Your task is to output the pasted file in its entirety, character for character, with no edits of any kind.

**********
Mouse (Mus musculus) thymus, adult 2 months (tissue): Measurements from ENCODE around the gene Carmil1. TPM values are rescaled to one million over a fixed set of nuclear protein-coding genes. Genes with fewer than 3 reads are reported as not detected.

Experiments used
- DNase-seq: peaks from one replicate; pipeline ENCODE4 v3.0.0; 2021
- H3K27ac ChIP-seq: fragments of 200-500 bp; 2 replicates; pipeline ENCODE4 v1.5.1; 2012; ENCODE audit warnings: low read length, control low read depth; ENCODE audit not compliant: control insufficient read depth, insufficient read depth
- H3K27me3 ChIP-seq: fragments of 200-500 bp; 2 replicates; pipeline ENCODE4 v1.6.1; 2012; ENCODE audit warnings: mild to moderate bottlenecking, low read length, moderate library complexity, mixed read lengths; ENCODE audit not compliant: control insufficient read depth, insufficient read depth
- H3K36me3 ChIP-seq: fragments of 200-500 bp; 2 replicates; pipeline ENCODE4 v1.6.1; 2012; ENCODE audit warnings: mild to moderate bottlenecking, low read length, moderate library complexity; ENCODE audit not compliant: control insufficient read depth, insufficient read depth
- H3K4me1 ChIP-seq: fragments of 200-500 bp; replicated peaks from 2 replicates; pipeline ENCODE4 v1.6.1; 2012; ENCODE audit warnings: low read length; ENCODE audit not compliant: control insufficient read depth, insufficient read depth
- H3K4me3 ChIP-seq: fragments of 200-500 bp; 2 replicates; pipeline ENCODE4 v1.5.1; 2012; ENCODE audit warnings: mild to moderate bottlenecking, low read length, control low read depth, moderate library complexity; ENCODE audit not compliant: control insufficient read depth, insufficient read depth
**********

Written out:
Mouse (Mus musculus) thymus, adult 2 months (tissue): Measurements from ENCODE around the gene Carmil1. TPM values are rescaled to one million over a fixed set of nuclear protein-coding genes. Genes with fewer than 3 reads are reported as not detected.

Experiments used
- DNase-seq: peaks from one replicate; pipeline ENCODE4 v3.0.0; 2021
- H3K27ac ChIP-seq: fragments of 200-500 bp; 2 replicates; pipeline ENCODE4 v1.5.1; 2012; ENCODE audit warnings: low read length, control low read depth; ENCODE audit not compliant: control insufficient read depth, insufficient read depth
- H3K27me3 ChIP-seq: fragments of 200-500 bp; 2 replicates; pipeline ENCODE4 v1.6.1; 2012; ENCODE audit warnings: mild to moderate bottlenecking, low read length, moderate library complexity, mixed read lengths; ENCODE audit not compliant: control insufficient read depth, insufficient read depth
- H3K36me3 ChIP-seq: fragments of 200-500 bp; 2 replicates; pipeline ENCODE4 v1.6.1; 2012; ENCODE audit warnings: mild to moderate bottlenecking, low read length, moderate library complexity; ENCODE audit not compliant: control insufficient read depth, insufficient read depth
- H3K4me1 ChIP-seq: fragments of 200-500 bp; replicated peaks from 2 replicates; pipeline ENCODE4 v1.6.1; 2012; ENCODE audit warnings: low read length; ENCODE audit not compliant: control insufficient read depth, insufficient read depth
- H3K4me3 ChIP-seq: fragments of 200-500 bp; 2 replicates; pipeline ENCODE4 v1.5.1; 2012; ENCODE audit warnings: mild to moderate bottlenecking, low read length, control low read depth, moderate library complexity; ENCODE audit not compliant: control insufficient read depth, insufficient read depth